CAS  PubMed  PubMed Central  Google Scholar 

  44. 44

    Phillips, S.E. et al. The diverse biological functions of phosphatidylinositol transfer proteins in eukaryotes. Crit. Rev. Biochem. Mol. Biol. 41, 21–49 (2006).

    CAS  PubMed  Google Scholar 

  45. 45

    Skinner, H.B., Alb, J.G. Jr., Whitters, E.A., Helmkamp, G.M. Jr. & Bankaitis, V.A. Phospholipid transfer activity is relevant to but not sufficient for the essential function of the yeast SEC14 gene product. EMBO J. 12, 4775–4784 (1993).

    CAS  PubMed  PubMed Central  Google Scholar 

  46. 46

    Sherman, F., Fink, G.R. & Hink, J.B. Methods in Yeast Genetics: A Laboratory Manual (Cold Spring Harbor, 1983).

  47. 47

    Ashburner, M. et al. Gene ontology: tool for the unification of biology. The Gene Ontology Consortium. Nat. Genet. 25, 25–29 (2000).

    CAS  PubMed  PubMed Central  Google Scholar 

  48. 48

    Young, B.P., Craven, R.A., Reid, P.J., Willer, M. & Stirling, C.J. Sec63p and Kar2p are required for the translocation of SRP-dependent precursors into the yeast endoplasmic reticulum in vivo. EMBO J. 20, 262–271 (2001).

    CAS  PubMed  PubMed Central  Google Scholar 

  49. 49

    Stolz, L.E., Kuo, W.J., Longchamps, J., Sekhon, M.K. & York, J.D. INP51, a yeast inositol polyphosphate 5-phosphatase required for phosphatidylinositol 4,5-bisphosphate homeostasis and whose absence confers a cold-resistant phenotype. J. Biol. Chem. 273, 11852–11861 (1998).

    CAS  PubMed  Google Scholar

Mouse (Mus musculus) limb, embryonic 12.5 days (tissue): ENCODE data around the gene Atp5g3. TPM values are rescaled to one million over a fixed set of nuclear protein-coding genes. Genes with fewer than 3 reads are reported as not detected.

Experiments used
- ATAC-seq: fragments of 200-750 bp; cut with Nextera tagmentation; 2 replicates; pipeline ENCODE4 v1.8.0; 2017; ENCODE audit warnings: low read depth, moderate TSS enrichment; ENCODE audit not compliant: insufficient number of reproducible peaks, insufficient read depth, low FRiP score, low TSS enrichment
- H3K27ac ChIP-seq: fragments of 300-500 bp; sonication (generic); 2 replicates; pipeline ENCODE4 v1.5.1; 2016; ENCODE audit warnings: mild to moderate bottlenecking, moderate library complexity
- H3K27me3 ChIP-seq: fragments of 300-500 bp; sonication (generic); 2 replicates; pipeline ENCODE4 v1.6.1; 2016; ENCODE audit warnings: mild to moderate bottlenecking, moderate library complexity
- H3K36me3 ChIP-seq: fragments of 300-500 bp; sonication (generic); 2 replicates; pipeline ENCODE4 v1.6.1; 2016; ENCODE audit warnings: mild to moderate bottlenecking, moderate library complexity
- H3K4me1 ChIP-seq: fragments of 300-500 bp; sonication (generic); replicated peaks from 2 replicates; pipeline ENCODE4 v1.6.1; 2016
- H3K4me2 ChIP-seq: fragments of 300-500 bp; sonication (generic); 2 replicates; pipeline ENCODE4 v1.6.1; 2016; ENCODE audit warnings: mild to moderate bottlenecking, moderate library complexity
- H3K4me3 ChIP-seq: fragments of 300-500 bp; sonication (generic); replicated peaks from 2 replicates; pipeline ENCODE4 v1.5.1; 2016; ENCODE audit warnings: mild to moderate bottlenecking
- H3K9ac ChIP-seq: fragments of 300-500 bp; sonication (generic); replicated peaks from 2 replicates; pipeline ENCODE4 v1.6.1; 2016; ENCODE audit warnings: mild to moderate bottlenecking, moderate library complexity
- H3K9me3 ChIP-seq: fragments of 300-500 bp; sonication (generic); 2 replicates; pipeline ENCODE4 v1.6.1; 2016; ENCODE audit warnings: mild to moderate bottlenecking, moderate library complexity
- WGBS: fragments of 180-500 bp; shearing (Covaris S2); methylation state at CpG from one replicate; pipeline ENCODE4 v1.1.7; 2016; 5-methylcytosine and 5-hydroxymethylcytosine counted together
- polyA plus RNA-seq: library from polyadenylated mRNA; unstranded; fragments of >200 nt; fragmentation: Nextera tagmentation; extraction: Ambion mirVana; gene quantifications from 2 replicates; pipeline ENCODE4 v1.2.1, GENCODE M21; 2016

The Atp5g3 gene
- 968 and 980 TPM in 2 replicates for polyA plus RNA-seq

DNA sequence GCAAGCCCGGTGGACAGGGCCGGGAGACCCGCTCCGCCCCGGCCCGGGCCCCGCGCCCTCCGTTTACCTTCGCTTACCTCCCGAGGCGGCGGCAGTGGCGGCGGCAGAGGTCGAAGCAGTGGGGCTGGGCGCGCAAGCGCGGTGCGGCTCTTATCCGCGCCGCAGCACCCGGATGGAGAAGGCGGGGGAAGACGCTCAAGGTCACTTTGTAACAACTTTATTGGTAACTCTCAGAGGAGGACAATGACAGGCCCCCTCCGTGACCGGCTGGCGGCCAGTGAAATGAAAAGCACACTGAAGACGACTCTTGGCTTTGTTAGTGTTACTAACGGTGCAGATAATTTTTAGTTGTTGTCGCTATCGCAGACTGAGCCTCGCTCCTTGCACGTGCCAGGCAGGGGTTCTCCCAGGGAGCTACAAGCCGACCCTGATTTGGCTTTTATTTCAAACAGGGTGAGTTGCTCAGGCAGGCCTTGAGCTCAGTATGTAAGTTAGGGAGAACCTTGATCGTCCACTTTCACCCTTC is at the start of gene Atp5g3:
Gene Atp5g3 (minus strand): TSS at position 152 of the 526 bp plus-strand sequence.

50. 50

    Clarke, N.G. & Dawson, R.M. Alkaline O leads to N-transacylation. A new method for the quantitative deacylation of phospholipids. Biochem. J. 195, 301–306 (1981).

    CAS  PubMed  PubMed Central  Google Scholar 

  51. 51

    Šali, A. & Blundell, T.L. Comparative protein modelling by satisfaction of spatial restraints. J. Mol. Biol. 234, 779–815 (1993).

    PubMed  PubMed Central  Google Scholar 

  52. 52

    Sha, B., Phillips, S.E., Bankaitis, V.A. & Luo, M. Crystal structure of the Saccharomyces cerevisiae phosphatidylinositol- transfer protein. Nature 391, 506–510 (1998).

    CAS  PubMed  Google Scholar 

  53. 53

    Jones, G., Willett, P., Glen, R.C., Leach, A.R. & Taylor, R. Development and validation of a genetic algorithm for flexible docking. J. Mol. Biol. 267, 727–748 (1997).

    CAS  PubMed  Google Scholar 

  54. 54

    Friesner, R.A. et al. Extra precision glide: docking and scoring incorporating a model of hydrophobic enclosure for protein-ligand complexes. J. Med. Chem. 49, 6177–6196 (2006).

    CAS  PubMed  PubMed Central  Google Scholar 

  55. 55

    Cho, A.E., Guallar, V., Berne, B.J. & Friesner, R. Importance of accurate charges in molecular docking: quantum mechanical/molecular mechanical (QM/MM) approach. J. Comput. Chem. 26, 915–931 (2005).

    CAS  PubMed  PubMed Central  Google Scholar 

  56. 56

    Meng, E.C., Kuntz, I., Abraham, D. & Kellogg, G. Evaluating docked complexes with the HINT exponential function and empirical atomic hydrophobicities. J. Comput. Aided Mol. Des. 8, 299–306 (1994).